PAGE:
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Anger and OCD – Getting Mad…

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“I hate having OCD! Why can’t these thoughts just stop?!?! How can I be the person I was before?!?!” Many people with OCD are extremely familiar with the anxiety-related aspects of the disorder. OCD is an anxiety disorder after all, so it’s not terribly surprising that anxiety is often core to its experience. But anxiety is certainly not the only emotion that shows up in OCD. I’ve discussed briefly how some people with OCD have symptoms of guilt, shame, disgust, and depression, and how treatment may sometimes need to be modified when these emotions are primary aspects of the disorder. Today, though, I’d like to comment briefly on anger and OCD, which I don’t think I’ve mentioned explicitly in previous posts. Anger can be a powerful force in many people’s OCD. What’s the relationship between anger and OCD? Actually,...

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ERP Tip of the Day #2

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It’s ERP tip time. This series of posts focuses on tips to enhance the effectiveness of your exposure and response prevention (ERP). If you’re interested in more ERP tips, click the following link for all the posts in this series. Exposure and Response Prevention (ERP) Tips for OCD Without further ado, here’s another ERP tip to consider when designing your next exposure. ERP Tip #2 When completing your next exposure, avoid rules that dictate what you’re allowed to think during the exposure. If you try to complete an exposure without having a certain bad thought, chances are that you’re setting yourself up to think that very thought. Instead, design your exposure around having that very same unwanted thought. I love it when people with OCD do exposure, but I don’t love it when they have a long list of...

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ERP Tip of the Day #1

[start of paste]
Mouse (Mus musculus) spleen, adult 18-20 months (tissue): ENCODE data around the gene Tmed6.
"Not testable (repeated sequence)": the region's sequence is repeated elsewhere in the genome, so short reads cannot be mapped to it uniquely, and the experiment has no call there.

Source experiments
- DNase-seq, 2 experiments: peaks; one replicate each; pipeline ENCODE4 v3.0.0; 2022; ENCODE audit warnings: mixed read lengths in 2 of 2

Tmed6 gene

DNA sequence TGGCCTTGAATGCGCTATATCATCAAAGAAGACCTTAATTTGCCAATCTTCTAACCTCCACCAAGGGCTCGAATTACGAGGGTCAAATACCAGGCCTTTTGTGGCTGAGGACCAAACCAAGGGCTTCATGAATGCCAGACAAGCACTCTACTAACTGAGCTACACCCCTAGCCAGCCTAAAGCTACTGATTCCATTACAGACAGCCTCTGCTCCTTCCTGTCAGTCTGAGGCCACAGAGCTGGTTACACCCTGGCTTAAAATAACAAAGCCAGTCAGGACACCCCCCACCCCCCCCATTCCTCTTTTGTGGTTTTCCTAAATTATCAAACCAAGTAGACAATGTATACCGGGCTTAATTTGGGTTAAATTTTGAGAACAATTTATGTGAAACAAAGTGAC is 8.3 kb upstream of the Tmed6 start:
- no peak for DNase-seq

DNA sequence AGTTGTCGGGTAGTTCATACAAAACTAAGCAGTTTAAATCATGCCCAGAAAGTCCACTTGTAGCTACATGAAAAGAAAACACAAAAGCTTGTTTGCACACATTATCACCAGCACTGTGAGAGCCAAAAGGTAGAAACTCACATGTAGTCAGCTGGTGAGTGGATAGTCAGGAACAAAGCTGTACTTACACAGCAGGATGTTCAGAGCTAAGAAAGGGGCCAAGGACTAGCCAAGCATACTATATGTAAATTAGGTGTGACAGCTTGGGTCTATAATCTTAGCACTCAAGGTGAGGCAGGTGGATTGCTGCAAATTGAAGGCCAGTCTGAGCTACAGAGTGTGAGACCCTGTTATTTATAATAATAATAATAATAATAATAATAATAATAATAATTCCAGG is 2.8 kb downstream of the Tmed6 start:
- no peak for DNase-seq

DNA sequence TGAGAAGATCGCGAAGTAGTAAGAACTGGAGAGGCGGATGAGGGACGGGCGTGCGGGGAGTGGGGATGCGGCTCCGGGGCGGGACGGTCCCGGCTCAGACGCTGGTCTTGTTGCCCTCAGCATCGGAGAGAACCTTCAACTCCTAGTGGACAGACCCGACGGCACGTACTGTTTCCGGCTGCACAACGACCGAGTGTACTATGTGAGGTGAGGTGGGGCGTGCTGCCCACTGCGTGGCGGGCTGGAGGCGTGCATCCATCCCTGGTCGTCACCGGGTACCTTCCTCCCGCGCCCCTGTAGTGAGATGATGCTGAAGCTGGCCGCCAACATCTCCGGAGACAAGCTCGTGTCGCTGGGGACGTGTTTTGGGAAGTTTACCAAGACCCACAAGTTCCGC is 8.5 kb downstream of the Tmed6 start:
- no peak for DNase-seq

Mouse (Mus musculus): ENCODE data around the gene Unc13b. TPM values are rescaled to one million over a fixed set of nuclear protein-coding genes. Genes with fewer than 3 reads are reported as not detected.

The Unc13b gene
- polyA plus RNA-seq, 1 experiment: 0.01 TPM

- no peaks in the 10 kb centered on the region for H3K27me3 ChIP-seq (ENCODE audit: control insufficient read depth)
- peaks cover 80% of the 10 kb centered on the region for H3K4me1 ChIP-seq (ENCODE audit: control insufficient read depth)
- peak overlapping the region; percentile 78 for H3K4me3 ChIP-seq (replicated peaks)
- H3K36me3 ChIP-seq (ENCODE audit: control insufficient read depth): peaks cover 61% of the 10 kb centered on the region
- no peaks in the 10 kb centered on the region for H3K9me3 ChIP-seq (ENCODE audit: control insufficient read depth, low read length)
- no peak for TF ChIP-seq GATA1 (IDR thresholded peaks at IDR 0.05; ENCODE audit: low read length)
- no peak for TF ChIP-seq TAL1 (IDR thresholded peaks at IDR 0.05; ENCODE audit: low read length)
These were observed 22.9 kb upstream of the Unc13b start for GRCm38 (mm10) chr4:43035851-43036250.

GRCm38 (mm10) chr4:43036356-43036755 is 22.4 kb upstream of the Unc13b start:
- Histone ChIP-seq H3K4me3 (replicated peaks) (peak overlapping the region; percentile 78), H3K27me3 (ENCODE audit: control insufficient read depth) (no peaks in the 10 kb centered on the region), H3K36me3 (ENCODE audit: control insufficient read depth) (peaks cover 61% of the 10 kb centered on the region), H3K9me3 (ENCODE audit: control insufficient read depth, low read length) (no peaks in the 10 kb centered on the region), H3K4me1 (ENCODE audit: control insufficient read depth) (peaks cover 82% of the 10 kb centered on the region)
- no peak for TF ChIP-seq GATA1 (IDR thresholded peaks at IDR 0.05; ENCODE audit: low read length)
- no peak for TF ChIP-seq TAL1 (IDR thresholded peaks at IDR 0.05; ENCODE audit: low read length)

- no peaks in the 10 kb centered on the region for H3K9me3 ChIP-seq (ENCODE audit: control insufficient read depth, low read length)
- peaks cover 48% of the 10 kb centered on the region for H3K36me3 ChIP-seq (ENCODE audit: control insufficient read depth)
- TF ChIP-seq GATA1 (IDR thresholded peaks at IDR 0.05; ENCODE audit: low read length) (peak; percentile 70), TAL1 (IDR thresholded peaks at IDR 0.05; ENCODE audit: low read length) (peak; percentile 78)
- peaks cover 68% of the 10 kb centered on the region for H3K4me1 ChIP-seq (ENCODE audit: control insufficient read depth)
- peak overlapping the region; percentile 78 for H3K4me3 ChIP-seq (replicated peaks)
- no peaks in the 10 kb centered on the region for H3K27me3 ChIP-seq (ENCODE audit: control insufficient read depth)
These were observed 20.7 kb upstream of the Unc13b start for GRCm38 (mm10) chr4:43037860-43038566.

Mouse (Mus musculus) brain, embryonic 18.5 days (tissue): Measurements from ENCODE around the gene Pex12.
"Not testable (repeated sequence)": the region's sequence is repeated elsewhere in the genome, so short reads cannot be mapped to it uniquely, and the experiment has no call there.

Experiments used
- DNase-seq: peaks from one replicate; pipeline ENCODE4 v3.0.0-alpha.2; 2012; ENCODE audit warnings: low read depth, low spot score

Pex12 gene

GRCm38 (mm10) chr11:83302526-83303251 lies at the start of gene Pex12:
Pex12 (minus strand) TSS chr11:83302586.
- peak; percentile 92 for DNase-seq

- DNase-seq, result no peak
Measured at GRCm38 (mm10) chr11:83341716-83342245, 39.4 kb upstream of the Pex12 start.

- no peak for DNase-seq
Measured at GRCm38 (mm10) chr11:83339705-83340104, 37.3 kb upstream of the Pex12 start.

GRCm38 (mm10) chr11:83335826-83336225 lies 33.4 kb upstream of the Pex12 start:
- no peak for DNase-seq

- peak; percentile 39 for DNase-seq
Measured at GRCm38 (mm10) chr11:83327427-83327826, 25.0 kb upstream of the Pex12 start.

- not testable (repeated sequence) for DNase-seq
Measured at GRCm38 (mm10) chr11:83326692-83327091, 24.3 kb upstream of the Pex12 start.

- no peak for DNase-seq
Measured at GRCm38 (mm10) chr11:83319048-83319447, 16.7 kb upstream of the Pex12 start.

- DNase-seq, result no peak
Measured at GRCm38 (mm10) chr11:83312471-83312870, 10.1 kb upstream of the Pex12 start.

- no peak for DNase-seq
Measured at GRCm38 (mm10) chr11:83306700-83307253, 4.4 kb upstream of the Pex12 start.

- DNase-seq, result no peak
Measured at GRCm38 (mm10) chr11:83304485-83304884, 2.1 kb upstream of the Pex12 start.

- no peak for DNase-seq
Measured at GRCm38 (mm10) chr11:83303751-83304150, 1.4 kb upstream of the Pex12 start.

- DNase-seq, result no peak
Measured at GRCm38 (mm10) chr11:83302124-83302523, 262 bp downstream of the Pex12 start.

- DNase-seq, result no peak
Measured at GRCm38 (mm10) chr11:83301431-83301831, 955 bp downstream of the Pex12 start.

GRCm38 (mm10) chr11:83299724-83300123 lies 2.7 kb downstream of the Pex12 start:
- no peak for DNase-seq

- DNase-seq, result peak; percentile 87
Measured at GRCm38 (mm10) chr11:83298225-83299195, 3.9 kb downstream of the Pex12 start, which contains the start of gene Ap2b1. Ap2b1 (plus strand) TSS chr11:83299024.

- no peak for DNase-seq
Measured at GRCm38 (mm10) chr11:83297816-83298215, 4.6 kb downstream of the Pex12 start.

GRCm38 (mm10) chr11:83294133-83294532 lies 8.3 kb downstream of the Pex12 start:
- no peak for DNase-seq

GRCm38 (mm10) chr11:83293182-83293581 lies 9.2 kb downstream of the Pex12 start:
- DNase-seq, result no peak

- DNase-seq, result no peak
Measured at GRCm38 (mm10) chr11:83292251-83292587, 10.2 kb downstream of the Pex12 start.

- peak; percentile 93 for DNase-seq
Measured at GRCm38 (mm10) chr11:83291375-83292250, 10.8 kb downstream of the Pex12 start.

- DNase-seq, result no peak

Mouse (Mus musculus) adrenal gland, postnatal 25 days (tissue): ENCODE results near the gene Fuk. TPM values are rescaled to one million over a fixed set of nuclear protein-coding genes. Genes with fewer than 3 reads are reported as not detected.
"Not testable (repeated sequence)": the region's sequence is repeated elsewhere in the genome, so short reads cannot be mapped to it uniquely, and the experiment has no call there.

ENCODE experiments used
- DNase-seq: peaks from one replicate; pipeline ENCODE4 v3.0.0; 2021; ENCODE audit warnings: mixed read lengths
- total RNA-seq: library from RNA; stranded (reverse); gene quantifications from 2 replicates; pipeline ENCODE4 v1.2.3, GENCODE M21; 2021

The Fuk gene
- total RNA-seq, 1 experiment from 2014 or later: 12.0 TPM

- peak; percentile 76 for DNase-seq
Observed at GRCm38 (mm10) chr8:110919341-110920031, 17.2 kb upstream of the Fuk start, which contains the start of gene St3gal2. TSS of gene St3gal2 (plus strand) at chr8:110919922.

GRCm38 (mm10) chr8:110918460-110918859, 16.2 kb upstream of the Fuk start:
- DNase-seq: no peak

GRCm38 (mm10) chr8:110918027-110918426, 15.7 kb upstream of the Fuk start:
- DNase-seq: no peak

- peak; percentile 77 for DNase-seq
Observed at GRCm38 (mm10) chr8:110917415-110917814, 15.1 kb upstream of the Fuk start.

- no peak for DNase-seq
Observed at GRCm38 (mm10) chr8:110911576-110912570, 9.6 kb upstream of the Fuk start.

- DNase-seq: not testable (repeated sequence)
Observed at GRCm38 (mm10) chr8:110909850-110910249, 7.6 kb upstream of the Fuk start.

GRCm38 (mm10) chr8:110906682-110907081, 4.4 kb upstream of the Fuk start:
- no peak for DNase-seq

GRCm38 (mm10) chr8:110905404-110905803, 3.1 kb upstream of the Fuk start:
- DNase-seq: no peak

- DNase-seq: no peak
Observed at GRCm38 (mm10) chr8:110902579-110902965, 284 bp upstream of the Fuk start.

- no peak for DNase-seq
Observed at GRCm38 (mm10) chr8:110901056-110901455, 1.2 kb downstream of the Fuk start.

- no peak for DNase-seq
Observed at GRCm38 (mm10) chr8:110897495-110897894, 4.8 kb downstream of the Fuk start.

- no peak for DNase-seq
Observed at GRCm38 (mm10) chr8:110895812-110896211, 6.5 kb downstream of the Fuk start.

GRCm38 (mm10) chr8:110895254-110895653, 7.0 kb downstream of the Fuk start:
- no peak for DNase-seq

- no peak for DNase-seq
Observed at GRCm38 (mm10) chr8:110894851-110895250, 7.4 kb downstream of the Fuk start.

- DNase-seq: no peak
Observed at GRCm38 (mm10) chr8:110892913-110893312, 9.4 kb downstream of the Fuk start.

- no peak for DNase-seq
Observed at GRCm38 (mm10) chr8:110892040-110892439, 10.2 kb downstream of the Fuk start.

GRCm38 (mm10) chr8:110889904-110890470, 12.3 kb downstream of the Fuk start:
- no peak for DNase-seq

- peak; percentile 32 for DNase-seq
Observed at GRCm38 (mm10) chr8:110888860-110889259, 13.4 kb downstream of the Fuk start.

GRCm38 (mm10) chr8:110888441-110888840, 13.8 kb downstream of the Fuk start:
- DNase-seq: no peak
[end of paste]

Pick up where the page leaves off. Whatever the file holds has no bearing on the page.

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Starting today, I am going to start posting random ERP tips as they occur to me, as there are certain roadblocks that many of my OCD patients tend to encounter. If it’s helpful for my patients, maybe it’s helpful for you. If you’re interested in more ERP tips, click the following link for all the posts in this series. Exposure and Response Prevention (ERP) Tips for OCD These posts will probably be a bit shorter unless the concept requires a more thorough discussion. Please feel free to leave comments below, if you need more information. Today’s tip is… ERP Tip #1 Do not label your rituals as ERP. Instead embrace openness, defenselessness, and vulnerability. You might think that you never do this, but it happens more often than you think. Some people that I know will encounter triggers for...

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Imaginal Exposure vs. In Vivo Exposure for OCD

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As I’ve talked about in numerous posts, overcoming OCD involves learning to co-exist with doubt and uncertainty. This idea can be a bit counter-intuitive at first, as many people initially expect OCD treatment to reduce uncertainty. One therapeutic approach that helps with this process is exposure and response prevention (ERP) for OCD. Not surprisingly, ERP consists of two parts: 1) exposure, and 2) response prevention. An exposure is when you do something on purpose to provoke an anxiety spike. By definition, exposures are not accidental; rather, they are pre-planned, deliberate offensive strikes against your OCD. Exposures are designed to help you build up your tolerance to fear-producing situations. Exposures are often completed according to an exposure hierarchy, meaning that people typically complete lower level exposures (i.e., less distressing exposures) before gradually working up to higher level ones. Response prevention...

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OCD Awareness Week 2016

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It’s #OCDWEEK! Help raise awareness and understanding about obsessive compulsive disorder (OCD) and related disorders. Welcome to #OCDWEEK 2016, a week organized by IOCDF to help raise awareness about OCD and related conditions! If you visit IOCDF’s website, you’ll find information about local and online programs and events designed to help increase the general public’s understanding of OCD. When I started this blog a few years ago, the internet was awash in misinformation about the nature of OCD. OCD was (more often than not) described in oversimplified terms, and the popular media largely mischaracterized OCD as a disorder defined primarily on the basis of excessive washing or checking behaviors. If you didn’t fit this mold, it was implied that you didn’t have OCD. I was hoping that, through my writing, I might be able to address some of these...

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